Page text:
Yes, the Ubaid emerges from both land and sea with a new way of talking, speech-alone.  All their Neolithic and Epipaleolithic neighbors still talk with a combination of manual-brachial gesture and speech (that is, hand-speech talk). The semiotic differences between speech-alone talk and hand-speech talk are huge.  Speech-alone talk potentiates civilization in southern Mesopotamia.  Speech-alone talk spreads on the wings of mimicry to adjacent hand-speech talking cultures, then flies to all corners of the Earth, seeding unconstrained social complexity along the way.

Our current Lebenswelt is not the same as the Lebenswelt that we evolved in.

Two gods stand at the threshold.  One dwells in Sumerian myth.  The other lingers in the heavens.

The end writes the beginning.  The beginning writes the end.

Todays’ astrologers watch as Saturn and Pluto come together, then Jupiter and Pluto, as well.  They join in the House of Capricorn.  What do the heavens portend?  Astrologers strain to imagine the possibilities.  Here, is another one to consider.  Capricorn resonates with the first singularity, the potentiation of all civilizations.  In this constellation, the planets align.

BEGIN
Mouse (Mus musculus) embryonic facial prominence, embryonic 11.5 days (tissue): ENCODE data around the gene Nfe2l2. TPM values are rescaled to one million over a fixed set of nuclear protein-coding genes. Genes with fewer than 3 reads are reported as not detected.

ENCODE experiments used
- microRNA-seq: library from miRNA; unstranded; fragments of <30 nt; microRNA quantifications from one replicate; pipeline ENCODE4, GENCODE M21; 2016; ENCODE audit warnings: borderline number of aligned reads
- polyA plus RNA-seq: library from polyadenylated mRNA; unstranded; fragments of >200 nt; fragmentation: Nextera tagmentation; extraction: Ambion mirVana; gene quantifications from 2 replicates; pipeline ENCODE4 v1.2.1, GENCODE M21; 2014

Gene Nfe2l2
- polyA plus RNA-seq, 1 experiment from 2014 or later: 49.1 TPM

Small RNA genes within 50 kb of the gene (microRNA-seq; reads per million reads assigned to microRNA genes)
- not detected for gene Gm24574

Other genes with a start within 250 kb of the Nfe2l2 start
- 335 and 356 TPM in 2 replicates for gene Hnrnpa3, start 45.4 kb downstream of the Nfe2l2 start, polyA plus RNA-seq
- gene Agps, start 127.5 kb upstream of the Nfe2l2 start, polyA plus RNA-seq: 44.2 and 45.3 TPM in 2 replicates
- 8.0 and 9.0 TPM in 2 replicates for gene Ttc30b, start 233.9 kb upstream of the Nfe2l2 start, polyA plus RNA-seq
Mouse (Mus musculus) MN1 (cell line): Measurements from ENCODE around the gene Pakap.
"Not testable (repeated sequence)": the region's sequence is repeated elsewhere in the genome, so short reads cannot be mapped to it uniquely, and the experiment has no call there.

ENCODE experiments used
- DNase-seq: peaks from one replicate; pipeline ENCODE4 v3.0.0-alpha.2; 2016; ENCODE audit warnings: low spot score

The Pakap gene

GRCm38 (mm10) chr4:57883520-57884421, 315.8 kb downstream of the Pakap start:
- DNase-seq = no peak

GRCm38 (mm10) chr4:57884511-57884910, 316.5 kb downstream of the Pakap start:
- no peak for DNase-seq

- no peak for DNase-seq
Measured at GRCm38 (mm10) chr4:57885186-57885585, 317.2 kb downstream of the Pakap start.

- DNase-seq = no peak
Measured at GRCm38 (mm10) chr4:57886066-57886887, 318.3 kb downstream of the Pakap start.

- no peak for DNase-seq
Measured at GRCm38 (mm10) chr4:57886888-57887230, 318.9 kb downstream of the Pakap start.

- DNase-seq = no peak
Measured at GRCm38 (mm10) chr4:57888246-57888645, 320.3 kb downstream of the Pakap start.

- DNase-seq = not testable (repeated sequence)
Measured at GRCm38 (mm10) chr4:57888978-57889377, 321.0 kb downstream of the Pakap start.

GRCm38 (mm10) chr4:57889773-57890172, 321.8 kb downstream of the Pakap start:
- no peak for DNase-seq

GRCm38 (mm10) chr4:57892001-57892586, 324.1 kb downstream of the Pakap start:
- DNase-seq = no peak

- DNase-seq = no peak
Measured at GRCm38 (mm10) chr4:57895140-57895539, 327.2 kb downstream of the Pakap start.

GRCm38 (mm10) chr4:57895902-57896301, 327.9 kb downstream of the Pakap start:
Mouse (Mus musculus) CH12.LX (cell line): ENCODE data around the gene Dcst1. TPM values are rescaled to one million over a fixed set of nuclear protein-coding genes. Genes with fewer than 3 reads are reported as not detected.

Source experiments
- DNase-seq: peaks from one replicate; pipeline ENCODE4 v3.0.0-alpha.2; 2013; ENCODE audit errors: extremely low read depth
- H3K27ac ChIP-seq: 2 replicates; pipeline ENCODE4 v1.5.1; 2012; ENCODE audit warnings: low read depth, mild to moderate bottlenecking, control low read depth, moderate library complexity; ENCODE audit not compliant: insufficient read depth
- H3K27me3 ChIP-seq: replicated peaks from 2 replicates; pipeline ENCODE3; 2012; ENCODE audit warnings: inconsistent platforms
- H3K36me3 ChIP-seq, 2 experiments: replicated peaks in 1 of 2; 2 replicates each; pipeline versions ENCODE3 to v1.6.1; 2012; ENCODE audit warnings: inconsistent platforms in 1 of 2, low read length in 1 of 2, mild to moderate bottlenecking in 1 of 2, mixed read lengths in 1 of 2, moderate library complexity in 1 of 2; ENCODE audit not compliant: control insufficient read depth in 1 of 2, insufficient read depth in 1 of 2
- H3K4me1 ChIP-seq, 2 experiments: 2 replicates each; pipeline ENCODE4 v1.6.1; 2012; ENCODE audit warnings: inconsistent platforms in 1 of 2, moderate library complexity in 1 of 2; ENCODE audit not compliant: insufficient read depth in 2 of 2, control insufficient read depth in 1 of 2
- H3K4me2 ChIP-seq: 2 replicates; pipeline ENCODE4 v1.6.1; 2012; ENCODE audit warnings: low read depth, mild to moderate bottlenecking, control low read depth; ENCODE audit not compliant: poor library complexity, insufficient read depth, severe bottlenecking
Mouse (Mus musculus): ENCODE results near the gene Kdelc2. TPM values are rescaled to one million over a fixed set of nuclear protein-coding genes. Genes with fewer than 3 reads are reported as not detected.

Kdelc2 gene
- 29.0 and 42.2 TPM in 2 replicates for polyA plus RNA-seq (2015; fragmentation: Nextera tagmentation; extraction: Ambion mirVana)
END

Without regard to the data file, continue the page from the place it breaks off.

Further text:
Man and Sin by Piet Schoonenberg (1964) 2.3 BAJ

[Reason itself does not require grace. Or does it?

Since I, seat of choice3V, contextualizes the heart2, and since the heart is contextualized by the mirror of the world3H, then reason may (inadvertently) open the person to the influence of grace through the horizontal normal context.

Reason may change the heart2 just enough that the person’s intuition1H may feel grace-filled inspiration.]


Man and Sin by Piet Schoonenberg (1964) 2.3 BAF

Summary of text [comment] page 88

[The vertical axis is not unaffected.

The vertical axis intersects with the horizontal in the single actuality containing ‘my choice2V and something2H’.

The single actuality of ‘my heart2’ parallels ‘what I see2’.

‘I, seat of choice3V’, encounters new ‘possibilities inherent in something that I may choose1V’.]